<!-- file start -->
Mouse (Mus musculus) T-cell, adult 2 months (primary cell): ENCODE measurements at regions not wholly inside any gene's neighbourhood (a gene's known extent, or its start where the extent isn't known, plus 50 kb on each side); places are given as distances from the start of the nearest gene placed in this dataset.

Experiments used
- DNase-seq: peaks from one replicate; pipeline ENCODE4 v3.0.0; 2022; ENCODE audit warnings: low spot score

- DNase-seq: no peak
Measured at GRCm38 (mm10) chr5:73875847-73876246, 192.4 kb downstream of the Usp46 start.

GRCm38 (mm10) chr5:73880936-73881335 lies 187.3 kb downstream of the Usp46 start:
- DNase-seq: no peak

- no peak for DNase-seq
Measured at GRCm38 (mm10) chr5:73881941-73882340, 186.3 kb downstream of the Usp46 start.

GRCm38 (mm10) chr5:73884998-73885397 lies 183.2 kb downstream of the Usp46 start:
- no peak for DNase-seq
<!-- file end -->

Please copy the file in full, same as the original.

Mouse (Mus musculus) T-cell, adult 2 months (primary cell): ENCODE measurements at regions not wholly inside any gene's neighbourhood (a gene's known extent, or its start where the extent isn't known, plus 50 kb on each side); places are given as distances from the start of the nearest gene placed in this dataset.

Experiments used
- DNase-seq: peaks from one replicate; pipeline ENCODE4 v3.0.0; 2022; ENCODE audit warnings: low spot score

- DNase-seq: no peak
Measured at GRCm38 (mm10) chr5:73875847-73876246, 192.4 kb downstream of the Usp46 start.

GRCm38 (mm10) chr5:73880936-73881335 lies 187.3 kb downstream of the Usp46 start:
- DNase-seq: no peak

- no peak for DNase-seq
Measured at GRCm38 (mm10) chr5:73881941-73882340, 186.3 kb downstream of the Usp46 start.

GRCm38 (mm10) chr5:73884998-73885397 lies 183.2 kb downstream of the Usp46 start:
- no peak for DNase-seq